CENTENNIAL, CO - DECEMBER 06: Seniors attend a 'Medicare Monday' seminar at the Holly Creek retirement community on December 6, 2010 in Centennial, Colorado. Some 80 people crowded into a conference room to learn how federal health care reform will affect Medicare and their personal health insurance plans. Many seniors nationwide have been confused by the reforms and fear they will lose coverage. (Photo by John Moore/Getty Images)

My wife recently retired and we sat down to jump through all the hoops that Social Security requires. Unfortunately for those unprepared for retirement social security is neither social nor secure.

If you are between the ages of 40 and 66 you need to seriously think about how much money you’re going to need in order to have any kind of comfortable lifestyle. Consider the following.

If Social Security Is All You Have

If your retirement income is going to rely totally on social security you are not going to have a very enviable lifestyle.

  • Nearly one in four seniors rely on social security for 90% of their incomes.
  • The average social security check is a little over $1,200.00 a month.
  • Two people collecting the average social security check would be making $6.93 per hour each if they were paid that at a job. That's less than minimum wage.
  • Half of all seniors have an income of less than $20,000 per year.
  • Fifty-five million seniors received social security benefits in 2011.
  • 10-15,000-baby boomers are going to retire every single day for the next ten years.

How Is Social Security Funded?

Your pay stub will answer part of that question. You and your employer both contribute to your social security payments.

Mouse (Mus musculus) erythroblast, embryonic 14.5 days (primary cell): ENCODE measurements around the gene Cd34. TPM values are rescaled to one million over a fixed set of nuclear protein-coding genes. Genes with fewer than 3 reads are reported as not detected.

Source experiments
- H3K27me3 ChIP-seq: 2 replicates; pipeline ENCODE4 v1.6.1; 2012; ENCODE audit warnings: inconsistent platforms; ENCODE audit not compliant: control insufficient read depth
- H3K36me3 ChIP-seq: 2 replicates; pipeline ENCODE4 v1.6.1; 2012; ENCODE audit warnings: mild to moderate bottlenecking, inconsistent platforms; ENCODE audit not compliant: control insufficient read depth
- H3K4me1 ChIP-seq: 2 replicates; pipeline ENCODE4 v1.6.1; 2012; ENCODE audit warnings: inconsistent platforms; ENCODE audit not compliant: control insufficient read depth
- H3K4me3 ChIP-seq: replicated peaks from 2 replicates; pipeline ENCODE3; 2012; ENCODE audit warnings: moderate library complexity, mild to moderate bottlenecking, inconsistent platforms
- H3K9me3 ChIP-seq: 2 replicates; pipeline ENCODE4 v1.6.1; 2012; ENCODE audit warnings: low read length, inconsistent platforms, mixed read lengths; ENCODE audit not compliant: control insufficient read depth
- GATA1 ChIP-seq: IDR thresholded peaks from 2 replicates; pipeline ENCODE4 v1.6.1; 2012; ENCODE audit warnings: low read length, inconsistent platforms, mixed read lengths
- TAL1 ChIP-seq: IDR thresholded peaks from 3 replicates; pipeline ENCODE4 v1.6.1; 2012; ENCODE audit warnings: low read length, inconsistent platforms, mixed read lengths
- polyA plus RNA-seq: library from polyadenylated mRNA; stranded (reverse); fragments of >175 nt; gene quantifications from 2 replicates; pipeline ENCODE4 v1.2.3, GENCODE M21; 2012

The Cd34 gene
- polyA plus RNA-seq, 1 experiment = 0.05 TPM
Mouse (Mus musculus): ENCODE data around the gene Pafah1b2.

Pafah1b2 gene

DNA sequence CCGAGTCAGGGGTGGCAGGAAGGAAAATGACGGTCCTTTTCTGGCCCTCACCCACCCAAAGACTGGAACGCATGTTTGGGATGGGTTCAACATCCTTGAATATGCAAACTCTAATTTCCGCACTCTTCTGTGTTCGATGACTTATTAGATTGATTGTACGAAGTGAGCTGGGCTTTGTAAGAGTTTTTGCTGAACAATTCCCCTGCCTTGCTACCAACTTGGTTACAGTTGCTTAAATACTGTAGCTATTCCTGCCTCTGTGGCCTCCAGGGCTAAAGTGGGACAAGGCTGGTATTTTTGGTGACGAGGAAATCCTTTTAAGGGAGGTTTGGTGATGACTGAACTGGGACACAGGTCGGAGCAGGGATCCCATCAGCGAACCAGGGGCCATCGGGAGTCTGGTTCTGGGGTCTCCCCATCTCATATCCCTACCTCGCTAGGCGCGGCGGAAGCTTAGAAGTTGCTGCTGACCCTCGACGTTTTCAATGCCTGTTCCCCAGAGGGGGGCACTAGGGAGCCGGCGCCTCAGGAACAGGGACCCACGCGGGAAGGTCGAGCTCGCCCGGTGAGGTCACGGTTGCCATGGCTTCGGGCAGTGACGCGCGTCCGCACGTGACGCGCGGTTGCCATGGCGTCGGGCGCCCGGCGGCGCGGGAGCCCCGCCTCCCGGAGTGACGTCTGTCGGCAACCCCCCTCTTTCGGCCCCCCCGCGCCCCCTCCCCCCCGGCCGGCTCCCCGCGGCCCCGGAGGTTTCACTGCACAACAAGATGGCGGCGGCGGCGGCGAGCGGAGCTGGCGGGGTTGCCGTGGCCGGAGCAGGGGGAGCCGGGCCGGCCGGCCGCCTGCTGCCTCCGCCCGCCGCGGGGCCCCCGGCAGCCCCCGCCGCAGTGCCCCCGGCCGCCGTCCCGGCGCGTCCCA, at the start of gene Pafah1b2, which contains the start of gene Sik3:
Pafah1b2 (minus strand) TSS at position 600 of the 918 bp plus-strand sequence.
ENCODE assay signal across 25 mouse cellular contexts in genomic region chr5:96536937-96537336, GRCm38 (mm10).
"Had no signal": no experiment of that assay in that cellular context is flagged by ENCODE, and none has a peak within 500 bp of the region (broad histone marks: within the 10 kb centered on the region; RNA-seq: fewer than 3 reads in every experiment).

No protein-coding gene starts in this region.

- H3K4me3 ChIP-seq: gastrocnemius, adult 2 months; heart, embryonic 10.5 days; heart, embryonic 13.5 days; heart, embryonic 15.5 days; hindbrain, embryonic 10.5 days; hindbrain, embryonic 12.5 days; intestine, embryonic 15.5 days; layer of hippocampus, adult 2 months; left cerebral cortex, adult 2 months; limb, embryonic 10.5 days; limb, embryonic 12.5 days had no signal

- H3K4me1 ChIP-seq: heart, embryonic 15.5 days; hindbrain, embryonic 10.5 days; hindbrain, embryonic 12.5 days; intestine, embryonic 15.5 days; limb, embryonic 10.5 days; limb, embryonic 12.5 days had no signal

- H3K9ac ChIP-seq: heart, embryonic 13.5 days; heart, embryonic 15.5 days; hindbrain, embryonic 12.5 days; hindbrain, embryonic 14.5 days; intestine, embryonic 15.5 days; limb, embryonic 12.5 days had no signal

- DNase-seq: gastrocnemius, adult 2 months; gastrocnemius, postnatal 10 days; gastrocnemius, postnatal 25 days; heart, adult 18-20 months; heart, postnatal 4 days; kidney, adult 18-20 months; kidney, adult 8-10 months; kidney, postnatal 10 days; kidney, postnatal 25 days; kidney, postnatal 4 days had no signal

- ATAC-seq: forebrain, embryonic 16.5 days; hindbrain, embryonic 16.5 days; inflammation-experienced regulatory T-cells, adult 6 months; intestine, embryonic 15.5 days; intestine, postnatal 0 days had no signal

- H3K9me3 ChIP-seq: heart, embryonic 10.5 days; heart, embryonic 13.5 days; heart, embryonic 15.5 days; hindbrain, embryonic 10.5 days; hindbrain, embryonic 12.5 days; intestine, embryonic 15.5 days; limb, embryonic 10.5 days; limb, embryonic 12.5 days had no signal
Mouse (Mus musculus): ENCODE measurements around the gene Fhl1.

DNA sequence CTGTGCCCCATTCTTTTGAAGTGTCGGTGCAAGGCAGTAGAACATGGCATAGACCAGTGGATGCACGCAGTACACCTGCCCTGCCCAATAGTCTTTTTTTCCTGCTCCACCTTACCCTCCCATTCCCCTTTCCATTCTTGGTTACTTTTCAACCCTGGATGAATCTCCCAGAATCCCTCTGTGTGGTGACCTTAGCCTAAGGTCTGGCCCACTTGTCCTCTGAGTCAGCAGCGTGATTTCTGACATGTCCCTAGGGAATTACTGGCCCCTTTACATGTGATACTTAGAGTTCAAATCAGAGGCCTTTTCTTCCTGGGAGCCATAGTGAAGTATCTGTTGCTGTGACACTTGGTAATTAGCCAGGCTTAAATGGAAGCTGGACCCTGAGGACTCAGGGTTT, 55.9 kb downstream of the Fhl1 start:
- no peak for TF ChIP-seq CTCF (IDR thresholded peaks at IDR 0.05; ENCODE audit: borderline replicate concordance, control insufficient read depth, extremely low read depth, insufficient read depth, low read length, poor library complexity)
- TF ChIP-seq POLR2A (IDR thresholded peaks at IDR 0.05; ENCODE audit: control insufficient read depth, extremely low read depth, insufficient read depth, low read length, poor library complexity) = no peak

• 83% comes from payroll deductions
  • 14% comes from interest on social security trust funds. (Anyone think those funds are really there?)
  • The remaining 3% comes from the taxes paid by those receiving social security checks. It was taken out before taxes so you pay the tax now.

Where Do We Go From Here?

Longer life spans and a lower birthrate in the United States have caused some problems for Social Security.  Currently there are 2.8 workers for each social security recipient. By 2033 that number will shrink to 2.1 workers.

At current levels Social Security can pay out full benefits for the next 20 years. Following that, they will only be able to pay 75 percent for the 75 years following that.

Some Final Thoughts

As a retired senior myself I know that money won’t always make your life better but it will make things related to money easier. If you can pay your bills on time and have a little left over to do some fun things retired life can be pretty enjoyable.

If you’re living in the cold because you can’t afford to turn up the heat or your supper was ketchup soup then life is not so good.

Take whatever you are making now, add about 15% or so for future inflation then multiply that by the number of years of normal life expectancy for you. That should give you some idea of how much money you need to retire.

You can have the big house and two new cars now or you can have the efficiency apartment and Top Ramen meals then. If you’re not saving for retirement now — start. If you will live for a short period of time like most people won’t; you can live the rest of your life like more people can’t. Think about it. Do you really want to put all your eggs in the social security basket?

Shouldn’t your social security money be the money you blow spoiling your grandchildren, not what you have to live on? Only you can make sure that doesn’t happen. Start saving today.